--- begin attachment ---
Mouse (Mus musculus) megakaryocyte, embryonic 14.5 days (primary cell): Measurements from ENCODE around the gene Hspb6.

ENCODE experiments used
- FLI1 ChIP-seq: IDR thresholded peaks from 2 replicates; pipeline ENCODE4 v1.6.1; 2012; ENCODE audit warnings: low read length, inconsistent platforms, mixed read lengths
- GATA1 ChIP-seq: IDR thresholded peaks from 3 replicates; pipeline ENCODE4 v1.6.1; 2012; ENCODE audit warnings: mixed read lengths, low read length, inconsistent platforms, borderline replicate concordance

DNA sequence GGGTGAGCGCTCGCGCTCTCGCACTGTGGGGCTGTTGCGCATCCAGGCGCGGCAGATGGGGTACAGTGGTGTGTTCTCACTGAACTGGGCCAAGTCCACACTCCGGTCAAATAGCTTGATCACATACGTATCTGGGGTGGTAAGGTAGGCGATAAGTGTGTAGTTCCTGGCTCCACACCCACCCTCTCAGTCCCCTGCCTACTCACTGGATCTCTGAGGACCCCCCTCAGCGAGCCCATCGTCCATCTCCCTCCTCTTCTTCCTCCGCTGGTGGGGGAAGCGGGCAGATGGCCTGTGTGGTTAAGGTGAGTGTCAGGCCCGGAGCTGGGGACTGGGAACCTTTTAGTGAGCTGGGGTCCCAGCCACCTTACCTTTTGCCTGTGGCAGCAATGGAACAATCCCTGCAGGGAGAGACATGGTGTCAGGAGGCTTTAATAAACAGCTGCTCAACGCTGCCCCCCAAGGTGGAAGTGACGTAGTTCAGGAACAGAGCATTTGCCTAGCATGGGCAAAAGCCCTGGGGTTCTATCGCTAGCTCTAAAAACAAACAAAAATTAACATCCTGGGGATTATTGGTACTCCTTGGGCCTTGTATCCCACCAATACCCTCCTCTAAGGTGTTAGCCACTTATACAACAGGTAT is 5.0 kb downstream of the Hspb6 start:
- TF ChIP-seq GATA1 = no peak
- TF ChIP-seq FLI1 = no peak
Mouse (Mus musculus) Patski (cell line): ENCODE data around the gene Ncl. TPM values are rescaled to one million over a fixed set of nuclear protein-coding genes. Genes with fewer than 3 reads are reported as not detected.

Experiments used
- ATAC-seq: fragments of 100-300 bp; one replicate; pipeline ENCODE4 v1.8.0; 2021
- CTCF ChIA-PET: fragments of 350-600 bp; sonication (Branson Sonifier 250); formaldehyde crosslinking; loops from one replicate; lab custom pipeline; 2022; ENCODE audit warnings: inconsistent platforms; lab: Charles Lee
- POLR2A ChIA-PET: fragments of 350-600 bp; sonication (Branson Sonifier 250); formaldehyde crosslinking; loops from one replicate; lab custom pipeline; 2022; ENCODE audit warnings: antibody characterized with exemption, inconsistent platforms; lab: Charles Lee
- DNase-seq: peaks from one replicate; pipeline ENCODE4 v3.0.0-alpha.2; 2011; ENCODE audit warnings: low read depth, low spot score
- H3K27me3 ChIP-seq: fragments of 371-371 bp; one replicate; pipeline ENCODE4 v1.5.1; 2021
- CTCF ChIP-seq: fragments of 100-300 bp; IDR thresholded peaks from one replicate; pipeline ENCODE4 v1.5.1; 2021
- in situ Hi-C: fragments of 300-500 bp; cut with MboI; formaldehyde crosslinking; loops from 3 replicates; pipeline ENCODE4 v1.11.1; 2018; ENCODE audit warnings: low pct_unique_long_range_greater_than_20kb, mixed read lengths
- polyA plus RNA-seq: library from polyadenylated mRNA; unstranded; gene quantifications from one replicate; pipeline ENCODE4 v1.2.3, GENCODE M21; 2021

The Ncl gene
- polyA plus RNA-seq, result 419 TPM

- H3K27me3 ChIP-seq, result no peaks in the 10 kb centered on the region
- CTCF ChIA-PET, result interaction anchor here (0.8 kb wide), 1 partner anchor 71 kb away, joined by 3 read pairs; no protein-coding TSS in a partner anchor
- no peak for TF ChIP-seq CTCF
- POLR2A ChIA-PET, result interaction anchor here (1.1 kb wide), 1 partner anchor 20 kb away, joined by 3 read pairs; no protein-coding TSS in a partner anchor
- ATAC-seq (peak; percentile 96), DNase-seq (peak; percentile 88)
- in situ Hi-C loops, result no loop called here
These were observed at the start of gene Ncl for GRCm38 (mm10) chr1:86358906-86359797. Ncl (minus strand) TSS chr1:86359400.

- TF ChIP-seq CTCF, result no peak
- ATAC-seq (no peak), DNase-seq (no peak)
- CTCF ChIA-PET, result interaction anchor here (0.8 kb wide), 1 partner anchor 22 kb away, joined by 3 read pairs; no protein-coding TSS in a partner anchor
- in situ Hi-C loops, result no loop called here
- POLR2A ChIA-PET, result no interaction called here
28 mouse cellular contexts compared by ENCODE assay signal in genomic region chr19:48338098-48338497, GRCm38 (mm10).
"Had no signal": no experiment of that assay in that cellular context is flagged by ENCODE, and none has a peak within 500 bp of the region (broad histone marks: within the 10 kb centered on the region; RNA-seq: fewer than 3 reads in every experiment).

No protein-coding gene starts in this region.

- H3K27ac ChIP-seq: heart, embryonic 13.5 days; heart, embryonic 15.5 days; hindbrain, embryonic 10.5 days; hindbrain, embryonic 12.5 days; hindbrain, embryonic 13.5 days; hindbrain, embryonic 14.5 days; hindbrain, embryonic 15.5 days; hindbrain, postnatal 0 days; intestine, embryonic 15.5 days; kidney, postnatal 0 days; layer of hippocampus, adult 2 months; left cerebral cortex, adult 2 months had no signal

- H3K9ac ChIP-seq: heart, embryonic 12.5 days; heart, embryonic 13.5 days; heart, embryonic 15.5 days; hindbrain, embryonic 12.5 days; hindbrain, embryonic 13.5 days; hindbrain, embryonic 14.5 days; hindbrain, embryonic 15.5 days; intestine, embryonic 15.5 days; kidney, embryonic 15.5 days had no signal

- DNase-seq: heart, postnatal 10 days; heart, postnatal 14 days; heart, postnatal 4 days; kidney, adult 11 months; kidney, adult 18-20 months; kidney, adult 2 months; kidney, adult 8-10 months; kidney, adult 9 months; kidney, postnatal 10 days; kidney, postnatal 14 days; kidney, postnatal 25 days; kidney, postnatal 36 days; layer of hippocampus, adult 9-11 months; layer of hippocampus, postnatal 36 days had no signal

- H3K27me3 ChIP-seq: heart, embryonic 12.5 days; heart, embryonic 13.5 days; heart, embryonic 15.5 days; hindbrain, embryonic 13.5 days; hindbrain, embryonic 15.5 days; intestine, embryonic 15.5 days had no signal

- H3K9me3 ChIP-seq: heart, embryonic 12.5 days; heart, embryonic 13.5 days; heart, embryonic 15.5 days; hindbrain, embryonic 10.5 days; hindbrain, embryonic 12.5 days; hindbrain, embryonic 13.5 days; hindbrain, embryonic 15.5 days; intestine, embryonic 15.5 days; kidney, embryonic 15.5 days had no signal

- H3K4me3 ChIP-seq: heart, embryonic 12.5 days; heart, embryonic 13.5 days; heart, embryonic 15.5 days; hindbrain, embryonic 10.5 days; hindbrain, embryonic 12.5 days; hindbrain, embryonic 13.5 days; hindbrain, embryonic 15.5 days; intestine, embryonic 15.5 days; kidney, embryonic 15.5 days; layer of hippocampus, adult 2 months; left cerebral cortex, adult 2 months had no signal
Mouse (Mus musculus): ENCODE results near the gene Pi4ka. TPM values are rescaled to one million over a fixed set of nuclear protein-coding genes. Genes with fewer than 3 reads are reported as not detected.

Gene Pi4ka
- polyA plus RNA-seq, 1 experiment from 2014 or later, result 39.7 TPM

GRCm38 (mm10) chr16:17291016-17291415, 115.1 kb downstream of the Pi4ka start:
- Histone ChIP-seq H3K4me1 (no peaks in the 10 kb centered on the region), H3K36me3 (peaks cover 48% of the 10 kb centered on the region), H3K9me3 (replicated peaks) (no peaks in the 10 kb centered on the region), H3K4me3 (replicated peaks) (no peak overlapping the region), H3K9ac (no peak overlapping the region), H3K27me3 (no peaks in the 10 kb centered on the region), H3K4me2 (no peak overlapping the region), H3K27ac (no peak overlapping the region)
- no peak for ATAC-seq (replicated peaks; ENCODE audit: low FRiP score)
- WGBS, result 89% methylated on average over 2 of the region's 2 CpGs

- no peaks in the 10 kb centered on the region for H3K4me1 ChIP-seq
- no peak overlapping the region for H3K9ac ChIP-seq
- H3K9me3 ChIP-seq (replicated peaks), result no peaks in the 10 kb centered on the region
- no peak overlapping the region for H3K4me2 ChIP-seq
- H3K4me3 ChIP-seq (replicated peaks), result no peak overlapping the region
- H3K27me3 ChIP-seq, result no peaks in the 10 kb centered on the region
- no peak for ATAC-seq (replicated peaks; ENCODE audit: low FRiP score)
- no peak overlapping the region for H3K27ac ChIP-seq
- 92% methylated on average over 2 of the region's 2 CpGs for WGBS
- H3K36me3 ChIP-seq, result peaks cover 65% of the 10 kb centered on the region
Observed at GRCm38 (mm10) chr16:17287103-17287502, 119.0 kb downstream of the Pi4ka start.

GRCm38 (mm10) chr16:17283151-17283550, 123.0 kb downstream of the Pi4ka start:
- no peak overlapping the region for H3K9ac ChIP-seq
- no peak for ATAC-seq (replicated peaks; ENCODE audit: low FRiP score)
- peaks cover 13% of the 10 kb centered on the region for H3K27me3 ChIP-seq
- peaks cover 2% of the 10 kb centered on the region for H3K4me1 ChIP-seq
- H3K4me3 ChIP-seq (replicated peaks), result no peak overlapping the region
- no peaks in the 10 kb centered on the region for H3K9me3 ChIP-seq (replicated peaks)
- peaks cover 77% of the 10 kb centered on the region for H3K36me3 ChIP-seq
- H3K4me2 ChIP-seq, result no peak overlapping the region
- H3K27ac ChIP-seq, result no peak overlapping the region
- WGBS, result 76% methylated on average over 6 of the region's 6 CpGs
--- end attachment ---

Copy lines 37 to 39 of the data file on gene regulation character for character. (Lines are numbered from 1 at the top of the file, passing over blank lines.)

- DNase-seq: heart, postnatal 10 days; heart, postnatal 14 days; heart, postnatal 4 days; kidney, adult 11 months; kidney, adult 18-20 months; kidney, adult 2 months; kidney, adult 8-10 months; kidney, adult 9 months; kidney, postnatal 10 days; kidney, postnatal 14 days; kidney, postnatal 25 days; kidney, postnatal 36 days; layer of hippocampus, adult 9-11 months; layer of hippocampus, postnatal 36 days had no signal

- H3K27me3 ChIP-seq: heart, embryonic 12.5 days; heart, embryonic 13.5 days; heart, embryonic 15.5 days; hindbrain, embryonic 13.5 days; hindbrain, embryonic 15.5 days; intestine, embryonic 15.5 days had no signal

- H3K9me3 ChIP-seq: heart, embryonic 12.5 days; heart, embryonic 13.5 days; heart, embryonic 15.5 days; hindbrain, embryonic 10.5 days; hindbrain, embryonic 12.5 days; hindbrain, embryonic 13.5 days; hindbrain, embryonic 15.5 days; intestine, embryonic 15.5 days; kidney, embryonic 15.5 days had no signal